Definitions, sources and methods:
Overweight definition: overweight is a person with a body mass index (BMI) over 25 kg/m2.
BMI is defined as the weight in kilograms divided by the square of the height in metres (kg/m2)
The data on obesity displayed on the Worldometer's counter is based on the latest statistics published by the World Health Organization (WHO).
Globally, there are more than 1 billion overweight adults, and the number is growing.
Spending on weight-loss programs and products in the USA
According to the U. S. Food and Drug Administration (FDA) Americans spent an estimated $30 billion a year in 1992 on all types of diet programs and products, including diet foods and drinks.
Marketdata, a market research firm that has tracked diet products and programs since 1989 releases its findings in its biennial study: "The U.S. Weight Loss & Diet Control Market." which in its 2007 study estimates the size of the U.S. weight loss market at $55 billion. It is now estimated to have reached over $60 Billion.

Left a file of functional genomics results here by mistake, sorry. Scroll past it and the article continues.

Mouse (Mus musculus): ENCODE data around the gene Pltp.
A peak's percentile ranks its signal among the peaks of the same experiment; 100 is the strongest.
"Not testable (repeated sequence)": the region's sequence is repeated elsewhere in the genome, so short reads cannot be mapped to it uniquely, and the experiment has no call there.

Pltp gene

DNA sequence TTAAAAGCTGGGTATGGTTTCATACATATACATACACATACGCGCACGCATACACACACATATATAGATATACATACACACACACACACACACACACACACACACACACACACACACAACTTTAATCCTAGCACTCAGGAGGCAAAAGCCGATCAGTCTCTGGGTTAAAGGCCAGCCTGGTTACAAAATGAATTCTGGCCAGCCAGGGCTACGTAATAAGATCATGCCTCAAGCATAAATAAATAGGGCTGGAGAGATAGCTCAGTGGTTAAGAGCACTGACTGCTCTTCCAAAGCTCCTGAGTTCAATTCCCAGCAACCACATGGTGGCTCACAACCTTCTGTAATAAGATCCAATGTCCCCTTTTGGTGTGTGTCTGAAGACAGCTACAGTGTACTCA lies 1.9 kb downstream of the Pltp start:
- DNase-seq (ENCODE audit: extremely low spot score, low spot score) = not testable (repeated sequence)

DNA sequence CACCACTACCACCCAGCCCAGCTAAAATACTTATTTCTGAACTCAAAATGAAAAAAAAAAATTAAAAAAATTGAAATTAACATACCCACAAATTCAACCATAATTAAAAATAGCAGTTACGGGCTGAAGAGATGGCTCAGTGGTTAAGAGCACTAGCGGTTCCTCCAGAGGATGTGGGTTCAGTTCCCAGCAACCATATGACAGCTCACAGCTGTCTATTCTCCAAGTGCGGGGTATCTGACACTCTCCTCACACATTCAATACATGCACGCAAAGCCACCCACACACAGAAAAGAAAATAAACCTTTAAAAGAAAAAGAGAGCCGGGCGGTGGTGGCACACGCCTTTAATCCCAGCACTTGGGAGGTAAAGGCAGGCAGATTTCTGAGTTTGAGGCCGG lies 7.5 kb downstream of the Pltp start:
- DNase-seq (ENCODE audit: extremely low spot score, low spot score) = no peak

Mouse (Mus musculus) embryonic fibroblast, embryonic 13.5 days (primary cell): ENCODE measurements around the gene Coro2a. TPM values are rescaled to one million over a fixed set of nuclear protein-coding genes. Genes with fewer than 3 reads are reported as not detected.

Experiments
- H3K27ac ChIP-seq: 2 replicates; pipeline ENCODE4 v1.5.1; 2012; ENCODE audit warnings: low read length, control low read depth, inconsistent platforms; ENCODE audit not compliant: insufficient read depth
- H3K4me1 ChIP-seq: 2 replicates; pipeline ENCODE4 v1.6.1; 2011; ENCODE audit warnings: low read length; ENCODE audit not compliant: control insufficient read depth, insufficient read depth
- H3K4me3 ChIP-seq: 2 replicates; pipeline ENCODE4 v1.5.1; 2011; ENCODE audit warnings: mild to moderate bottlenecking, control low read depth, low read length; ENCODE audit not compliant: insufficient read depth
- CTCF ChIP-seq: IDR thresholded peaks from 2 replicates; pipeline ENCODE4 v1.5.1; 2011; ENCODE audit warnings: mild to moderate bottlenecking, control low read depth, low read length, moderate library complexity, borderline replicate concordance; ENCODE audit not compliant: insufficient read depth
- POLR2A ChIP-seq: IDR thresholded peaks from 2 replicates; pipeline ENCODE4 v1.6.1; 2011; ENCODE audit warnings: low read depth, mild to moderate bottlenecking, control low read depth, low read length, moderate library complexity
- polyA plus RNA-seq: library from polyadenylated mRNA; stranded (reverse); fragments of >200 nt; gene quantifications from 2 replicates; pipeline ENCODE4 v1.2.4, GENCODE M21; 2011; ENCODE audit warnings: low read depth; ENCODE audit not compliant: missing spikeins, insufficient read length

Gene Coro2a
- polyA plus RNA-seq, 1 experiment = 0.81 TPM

References and useful links
- Obesity and Overweight (WHO) - Facts and statistics by the World Health Organization
- U.S. Weight Loss Market Worth $46.3 Billion in 2004 — Forecast to Reach $61 Billion by 2008
- Marketdata Enterprises - publishes "The U.S. Weight Loss & Diet Control Market" - The study presents dollar value & growth rates of 10 major weight loss market segments (early 1980s to 2006, trends, developments, current status reports/estimates, 2010 forecasts) for: diet soft drinks, artificial sweeteners, health clubs, commercial diet left chains, mail order and multi-level marketing diet plans, diet books and exercise videos, children’s weight loss camps and adult residential facilities, medically supervised programs (weight loss surgery, MDs, RDs, and nutritionist-based diet plans, hospitals/clinic programs, Rx diet drugs, bariatricians), retail meal replacements and diet pills, low-calorie dinner entrees & low-carb foods.
- The Facts About Weight Loss Products and Programs - Presented as a Public Service in 1992 by the US Federal Trade Commission, Food and Drug Administration, and National Association of Attorneys General.